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though I’m not going to hold my breath waiting for them 🙂

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This building may not look great on the plans but

sconser rubble wall

with a lead roof and natural stone walls I think it will be a fine match for the one on Raasay and beautiful to look at. OK, I don’t live in Sconser and won’t have to look at at it so perhaps I should keep my mouth shut 🙂

They didn’t do this when I was at school 😦

I may have had a pretty ordinary kind of day but not the P7s, the P7s being that fine bunch of lads that will be leaving Raasay primary next week for their new life at Portree High. For yesterday they went on a school trip to Rona


Map picture


For the first time in his seven years at school my boy walked to his class 🙂 OK, that was only because they were setting off from Arnish on the Brigadoon but at least it meant wifey got a lie in, well not really as she still had to feed the pigs.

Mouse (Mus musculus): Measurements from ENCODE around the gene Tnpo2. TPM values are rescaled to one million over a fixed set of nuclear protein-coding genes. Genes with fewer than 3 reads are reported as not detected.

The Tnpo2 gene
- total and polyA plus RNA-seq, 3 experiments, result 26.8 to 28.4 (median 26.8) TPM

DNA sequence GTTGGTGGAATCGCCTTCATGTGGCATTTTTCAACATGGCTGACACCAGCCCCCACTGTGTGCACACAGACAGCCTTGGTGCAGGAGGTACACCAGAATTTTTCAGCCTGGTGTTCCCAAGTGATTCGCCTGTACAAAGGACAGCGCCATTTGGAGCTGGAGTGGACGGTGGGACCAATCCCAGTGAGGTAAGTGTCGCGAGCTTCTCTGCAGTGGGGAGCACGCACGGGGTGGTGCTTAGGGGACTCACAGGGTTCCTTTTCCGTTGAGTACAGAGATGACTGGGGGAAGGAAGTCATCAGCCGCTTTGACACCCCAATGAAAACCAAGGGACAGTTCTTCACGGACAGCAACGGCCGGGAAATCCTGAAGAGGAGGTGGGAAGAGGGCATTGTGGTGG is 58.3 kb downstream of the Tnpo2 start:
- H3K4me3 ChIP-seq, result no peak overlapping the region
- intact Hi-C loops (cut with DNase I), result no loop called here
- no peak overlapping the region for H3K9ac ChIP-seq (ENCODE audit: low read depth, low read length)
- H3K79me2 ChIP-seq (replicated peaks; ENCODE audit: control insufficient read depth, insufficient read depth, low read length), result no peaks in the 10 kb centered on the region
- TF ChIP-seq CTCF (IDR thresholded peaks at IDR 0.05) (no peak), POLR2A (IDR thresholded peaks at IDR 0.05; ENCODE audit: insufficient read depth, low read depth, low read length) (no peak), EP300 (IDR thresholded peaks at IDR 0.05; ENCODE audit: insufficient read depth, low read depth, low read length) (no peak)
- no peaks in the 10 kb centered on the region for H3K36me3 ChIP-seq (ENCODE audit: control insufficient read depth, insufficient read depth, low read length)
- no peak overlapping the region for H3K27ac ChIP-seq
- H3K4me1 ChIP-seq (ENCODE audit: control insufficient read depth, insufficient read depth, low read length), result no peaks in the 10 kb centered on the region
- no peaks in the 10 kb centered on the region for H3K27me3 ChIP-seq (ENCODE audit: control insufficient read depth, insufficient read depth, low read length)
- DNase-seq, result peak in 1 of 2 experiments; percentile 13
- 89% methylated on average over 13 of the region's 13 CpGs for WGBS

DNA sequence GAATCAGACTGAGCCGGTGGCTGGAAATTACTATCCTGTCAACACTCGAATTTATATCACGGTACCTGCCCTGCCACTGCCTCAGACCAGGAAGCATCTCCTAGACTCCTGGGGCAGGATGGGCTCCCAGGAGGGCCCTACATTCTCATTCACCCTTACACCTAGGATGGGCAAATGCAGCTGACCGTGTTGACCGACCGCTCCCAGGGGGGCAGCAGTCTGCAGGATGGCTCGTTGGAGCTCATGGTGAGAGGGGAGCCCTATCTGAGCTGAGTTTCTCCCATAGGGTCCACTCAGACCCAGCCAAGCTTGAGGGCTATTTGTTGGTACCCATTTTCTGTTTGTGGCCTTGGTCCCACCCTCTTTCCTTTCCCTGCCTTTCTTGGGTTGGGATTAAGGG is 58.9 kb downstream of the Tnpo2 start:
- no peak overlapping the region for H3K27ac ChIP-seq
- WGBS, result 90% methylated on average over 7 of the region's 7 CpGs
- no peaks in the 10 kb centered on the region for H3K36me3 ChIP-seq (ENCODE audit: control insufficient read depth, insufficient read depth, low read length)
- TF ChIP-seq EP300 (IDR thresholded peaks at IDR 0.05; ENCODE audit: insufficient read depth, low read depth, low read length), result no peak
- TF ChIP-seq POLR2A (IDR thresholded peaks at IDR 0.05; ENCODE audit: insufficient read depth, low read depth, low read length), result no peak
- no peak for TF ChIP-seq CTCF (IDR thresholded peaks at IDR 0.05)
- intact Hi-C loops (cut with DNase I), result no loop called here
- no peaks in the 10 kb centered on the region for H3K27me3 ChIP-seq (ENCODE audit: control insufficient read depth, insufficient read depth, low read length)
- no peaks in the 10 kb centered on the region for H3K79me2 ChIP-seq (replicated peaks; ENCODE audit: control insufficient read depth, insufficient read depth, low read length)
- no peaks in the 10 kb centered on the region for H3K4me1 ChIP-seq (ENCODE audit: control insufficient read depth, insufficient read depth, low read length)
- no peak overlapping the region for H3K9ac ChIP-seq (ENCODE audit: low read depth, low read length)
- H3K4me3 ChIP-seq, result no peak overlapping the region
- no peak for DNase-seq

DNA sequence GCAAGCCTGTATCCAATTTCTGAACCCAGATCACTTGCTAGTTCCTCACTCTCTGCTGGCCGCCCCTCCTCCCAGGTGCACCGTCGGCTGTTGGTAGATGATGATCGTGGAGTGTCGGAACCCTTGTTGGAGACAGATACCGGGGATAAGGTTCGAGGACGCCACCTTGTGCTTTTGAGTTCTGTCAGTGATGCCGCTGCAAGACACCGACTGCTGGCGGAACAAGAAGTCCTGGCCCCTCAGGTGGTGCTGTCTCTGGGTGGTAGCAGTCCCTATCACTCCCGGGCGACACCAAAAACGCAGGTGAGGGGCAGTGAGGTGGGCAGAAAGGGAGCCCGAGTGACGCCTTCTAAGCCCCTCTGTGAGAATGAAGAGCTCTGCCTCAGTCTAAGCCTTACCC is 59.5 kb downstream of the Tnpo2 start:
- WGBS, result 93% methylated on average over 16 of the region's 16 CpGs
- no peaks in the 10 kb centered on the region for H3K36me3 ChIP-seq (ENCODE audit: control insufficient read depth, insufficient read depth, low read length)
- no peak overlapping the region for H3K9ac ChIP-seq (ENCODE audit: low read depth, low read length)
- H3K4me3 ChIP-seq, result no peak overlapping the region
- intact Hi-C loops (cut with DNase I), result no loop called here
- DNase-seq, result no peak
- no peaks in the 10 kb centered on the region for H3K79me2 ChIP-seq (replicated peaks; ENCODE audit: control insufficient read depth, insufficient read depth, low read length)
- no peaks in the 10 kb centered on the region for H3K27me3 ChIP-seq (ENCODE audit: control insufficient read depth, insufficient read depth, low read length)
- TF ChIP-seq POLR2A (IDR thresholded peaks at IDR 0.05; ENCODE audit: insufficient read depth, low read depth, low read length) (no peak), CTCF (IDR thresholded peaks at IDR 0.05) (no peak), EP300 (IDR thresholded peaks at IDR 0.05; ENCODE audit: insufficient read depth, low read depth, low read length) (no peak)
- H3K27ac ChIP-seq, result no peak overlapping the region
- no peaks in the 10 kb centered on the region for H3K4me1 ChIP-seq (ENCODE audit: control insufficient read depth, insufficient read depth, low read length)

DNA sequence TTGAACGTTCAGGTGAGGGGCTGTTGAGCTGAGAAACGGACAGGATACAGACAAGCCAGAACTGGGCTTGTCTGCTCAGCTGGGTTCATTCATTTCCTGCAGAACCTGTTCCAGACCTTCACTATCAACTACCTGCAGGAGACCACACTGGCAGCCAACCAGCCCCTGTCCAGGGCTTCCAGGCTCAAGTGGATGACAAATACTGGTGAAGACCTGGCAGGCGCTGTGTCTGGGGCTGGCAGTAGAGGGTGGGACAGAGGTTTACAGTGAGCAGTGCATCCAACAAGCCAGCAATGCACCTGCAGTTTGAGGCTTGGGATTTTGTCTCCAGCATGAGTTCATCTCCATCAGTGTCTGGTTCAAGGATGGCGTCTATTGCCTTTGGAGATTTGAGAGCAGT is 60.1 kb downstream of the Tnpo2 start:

Ross at Rona with P7 001

The Dude and his pall Lighting MacLennan only had to walk a few hundred yards down to the fish farm slip at Camasnagaul whilst the rest of the class, teachers and helpers had to drive eleven miles from the village.

 Ross at Rona with P7 002

They all got a lift out to the waiting Mitchell MkII by the crew before heading up to Rona and Big Harbour,

Ross at Rona with P7 005

my boy probably being the only one who did not have relatives that had either lived or worked there. In fact one young lad in the pictures great grandfather was the last person to be buried there!!

 Ross at Rona with P7 020

My good friend Bill Cowie the caretaker made a fine job of entertaining and educating them I’m sure.

Ross at Rona with P7 006

They went and visited the famous ‘Church Cave’